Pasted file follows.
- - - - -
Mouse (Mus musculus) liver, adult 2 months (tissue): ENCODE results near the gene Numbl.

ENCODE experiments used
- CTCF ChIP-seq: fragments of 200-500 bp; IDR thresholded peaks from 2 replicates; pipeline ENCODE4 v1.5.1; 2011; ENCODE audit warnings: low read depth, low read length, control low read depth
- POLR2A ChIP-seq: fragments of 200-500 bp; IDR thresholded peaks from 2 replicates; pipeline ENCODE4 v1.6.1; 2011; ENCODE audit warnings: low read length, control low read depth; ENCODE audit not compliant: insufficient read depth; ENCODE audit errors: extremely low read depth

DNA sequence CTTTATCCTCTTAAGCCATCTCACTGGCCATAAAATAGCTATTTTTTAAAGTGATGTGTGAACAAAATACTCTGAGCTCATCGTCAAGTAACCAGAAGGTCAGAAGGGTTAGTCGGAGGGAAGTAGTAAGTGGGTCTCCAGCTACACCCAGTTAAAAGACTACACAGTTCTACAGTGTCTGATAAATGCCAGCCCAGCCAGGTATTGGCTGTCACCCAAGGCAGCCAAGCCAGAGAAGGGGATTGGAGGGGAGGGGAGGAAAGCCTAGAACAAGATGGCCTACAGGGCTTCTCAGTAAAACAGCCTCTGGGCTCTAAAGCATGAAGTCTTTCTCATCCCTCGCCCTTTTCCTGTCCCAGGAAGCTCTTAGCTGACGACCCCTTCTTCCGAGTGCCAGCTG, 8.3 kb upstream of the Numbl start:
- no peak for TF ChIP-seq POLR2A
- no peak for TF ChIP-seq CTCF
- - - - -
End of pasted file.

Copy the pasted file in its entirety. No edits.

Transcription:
Mouse (Mus musculus) liver, adult 2 months (tissue): ENCODE results near the gene Numbl.

ENCODE experiments used
- CTCF ChIP-seq: fragments of 200-500 bp; IDR thresholded peaks from 2 replicates; pipeline ENCODE4 v1.5.1; 2011; ENCODE audit warnings: low read depth, low read length, control low read depth
- POLR2A ChIP-seq: fragments of 200-500 bp; IDR thresholded peaks from 2 replicates; pipeline ENCODE4 v1.6.1; 2011; ENCODE audit warnings: low read length, control low read depth; ENCODE audit not compliant: insufficient read depth; ENCODE audit errors: extremely low read depth

DNA sequence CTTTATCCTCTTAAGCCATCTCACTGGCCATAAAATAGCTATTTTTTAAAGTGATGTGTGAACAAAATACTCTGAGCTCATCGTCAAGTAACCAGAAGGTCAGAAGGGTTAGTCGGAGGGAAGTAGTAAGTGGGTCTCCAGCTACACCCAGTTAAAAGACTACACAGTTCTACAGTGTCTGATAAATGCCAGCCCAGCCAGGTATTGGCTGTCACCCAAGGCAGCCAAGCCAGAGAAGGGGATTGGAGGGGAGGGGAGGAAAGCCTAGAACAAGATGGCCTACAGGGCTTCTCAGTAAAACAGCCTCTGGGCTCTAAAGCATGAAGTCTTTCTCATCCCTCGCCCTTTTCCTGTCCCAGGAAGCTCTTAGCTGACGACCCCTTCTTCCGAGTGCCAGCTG, 8.3 kb upstream of the Numbl start:
- no peak for TF ChIP-seq POLR2A
- no peak for TF ChIP-seq CTCF